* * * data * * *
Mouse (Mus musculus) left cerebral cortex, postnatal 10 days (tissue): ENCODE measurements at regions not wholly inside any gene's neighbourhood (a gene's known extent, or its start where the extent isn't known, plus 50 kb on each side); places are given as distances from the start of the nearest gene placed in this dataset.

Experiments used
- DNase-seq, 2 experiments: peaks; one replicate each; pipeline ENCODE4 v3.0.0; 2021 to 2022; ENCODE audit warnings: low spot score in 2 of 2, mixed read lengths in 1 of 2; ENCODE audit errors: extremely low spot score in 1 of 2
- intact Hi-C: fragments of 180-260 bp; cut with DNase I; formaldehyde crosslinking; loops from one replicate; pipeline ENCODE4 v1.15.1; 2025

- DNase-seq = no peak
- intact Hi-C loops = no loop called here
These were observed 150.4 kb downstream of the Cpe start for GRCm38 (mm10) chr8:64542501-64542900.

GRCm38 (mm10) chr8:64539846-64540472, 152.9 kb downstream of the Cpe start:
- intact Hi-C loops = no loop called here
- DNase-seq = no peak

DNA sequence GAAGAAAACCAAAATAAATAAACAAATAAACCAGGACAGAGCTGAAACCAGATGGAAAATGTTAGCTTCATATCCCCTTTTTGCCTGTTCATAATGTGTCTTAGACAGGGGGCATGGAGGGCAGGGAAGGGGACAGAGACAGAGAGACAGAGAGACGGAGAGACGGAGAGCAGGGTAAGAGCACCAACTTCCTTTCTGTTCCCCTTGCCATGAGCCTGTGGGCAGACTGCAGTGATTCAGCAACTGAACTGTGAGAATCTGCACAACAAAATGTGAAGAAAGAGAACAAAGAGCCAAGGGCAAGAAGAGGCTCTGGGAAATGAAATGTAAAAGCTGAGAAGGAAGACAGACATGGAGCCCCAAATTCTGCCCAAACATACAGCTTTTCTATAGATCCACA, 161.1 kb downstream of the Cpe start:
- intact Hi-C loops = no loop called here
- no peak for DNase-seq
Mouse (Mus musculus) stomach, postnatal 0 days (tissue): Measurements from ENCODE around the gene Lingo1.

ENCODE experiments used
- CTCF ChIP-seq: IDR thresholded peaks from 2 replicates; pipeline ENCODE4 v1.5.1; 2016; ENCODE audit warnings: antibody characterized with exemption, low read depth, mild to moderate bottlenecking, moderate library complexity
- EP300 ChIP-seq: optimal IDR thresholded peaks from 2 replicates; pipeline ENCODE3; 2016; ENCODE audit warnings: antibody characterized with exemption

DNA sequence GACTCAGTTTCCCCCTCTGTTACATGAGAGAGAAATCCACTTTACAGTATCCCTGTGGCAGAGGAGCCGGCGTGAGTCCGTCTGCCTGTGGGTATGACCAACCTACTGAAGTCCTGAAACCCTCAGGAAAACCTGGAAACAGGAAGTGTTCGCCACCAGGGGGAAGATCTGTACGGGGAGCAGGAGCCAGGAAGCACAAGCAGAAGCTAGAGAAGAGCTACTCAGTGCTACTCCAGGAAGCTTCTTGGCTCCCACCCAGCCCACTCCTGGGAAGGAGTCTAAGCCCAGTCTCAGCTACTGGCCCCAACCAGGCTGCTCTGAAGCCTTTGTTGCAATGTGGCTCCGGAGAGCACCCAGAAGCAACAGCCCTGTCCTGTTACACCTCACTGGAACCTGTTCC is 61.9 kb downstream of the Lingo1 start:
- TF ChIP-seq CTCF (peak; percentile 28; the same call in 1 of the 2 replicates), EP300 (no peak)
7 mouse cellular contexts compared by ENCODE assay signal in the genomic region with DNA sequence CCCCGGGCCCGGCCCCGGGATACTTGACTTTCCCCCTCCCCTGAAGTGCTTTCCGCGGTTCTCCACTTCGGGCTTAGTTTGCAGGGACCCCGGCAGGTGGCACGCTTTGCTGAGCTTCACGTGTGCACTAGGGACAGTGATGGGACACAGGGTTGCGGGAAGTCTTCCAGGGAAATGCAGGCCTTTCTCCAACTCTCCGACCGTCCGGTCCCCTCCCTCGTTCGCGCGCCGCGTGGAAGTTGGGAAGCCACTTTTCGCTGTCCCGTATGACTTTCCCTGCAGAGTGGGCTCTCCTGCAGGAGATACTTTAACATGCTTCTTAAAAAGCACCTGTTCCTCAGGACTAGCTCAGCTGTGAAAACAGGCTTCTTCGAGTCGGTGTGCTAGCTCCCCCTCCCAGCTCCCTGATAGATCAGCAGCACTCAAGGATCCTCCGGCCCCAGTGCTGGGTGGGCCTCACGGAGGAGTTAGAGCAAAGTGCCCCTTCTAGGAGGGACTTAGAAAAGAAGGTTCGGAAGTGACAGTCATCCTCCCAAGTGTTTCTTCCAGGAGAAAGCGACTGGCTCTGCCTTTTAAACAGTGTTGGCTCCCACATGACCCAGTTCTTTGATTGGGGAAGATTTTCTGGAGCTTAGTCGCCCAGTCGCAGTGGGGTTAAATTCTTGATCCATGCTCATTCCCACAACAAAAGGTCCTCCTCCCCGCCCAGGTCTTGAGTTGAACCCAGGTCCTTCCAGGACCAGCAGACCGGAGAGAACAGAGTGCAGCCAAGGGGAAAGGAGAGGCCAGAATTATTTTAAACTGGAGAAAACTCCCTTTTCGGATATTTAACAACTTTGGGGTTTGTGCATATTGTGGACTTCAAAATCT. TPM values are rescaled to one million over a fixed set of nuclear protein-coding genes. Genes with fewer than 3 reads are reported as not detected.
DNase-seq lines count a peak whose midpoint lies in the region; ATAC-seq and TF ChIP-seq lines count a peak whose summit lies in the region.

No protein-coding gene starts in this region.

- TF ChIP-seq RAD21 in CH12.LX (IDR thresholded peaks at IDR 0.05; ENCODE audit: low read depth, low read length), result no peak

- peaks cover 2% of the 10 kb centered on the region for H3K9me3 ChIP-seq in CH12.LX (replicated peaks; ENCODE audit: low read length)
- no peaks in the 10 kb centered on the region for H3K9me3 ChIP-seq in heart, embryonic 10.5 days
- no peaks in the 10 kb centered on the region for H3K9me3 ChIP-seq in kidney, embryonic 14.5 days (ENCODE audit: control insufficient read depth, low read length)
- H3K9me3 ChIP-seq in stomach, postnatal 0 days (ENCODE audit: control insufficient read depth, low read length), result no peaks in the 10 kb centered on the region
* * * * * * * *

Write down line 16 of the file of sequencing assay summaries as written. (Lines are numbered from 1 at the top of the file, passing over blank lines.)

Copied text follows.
- CTCF ChIP-seq: IDR thresholded peaks from 2 replicates; pipeline ENCODE4 v1.5.1; 2016; ENCODE audit warnings: antibody characterized with exemption, low read depth, mild to moderate bottlenecking, moderate library complexity